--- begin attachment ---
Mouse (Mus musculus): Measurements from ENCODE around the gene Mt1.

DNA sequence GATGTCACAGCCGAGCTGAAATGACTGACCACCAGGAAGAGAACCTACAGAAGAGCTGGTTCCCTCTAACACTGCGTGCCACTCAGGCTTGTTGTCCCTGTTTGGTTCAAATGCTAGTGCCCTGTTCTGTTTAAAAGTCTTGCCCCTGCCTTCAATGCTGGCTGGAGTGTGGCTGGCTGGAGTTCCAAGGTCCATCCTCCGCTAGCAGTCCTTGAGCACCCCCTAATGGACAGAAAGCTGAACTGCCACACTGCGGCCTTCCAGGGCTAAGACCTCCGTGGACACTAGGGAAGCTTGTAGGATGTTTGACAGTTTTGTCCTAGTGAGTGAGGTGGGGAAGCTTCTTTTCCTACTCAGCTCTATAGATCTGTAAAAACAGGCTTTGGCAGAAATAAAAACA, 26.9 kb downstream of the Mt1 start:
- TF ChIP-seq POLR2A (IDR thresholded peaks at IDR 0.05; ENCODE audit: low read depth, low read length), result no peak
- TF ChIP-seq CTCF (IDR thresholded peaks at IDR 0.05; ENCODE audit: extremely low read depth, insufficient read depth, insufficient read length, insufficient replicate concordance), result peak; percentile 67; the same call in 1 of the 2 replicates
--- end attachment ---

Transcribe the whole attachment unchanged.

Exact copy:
Mouse (Mus musculus): Measurements from ENCODE around the gene Mt1.

DNA sequence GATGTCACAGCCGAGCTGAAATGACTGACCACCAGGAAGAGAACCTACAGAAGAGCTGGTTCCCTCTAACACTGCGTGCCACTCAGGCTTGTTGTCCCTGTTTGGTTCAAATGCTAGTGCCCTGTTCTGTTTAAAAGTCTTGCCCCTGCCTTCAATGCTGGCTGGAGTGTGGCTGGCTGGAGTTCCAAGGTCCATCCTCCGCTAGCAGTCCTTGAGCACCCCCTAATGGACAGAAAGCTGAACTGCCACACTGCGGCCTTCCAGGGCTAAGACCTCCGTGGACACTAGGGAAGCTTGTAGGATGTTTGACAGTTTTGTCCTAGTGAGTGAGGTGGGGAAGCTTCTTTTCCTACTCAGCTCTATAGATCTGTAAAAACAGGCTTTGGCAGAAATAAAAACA, 26.9 kb downstream of the Mt1 start:
- TF ChIP-seq POLR2A (IDR thresholded peaks at IDR 0.05; ENCODE audit: low read depth, low read length), result no peak
- TF ChIP-seq CTCF (IDR thresholded peaks at IDR 0.05; ENCODE audit: extremely low read depth, insufficient read depth, insufficient read length, insufficient replicate concordance), result peak; percentile 67; the same call in 1 of the 2 replicates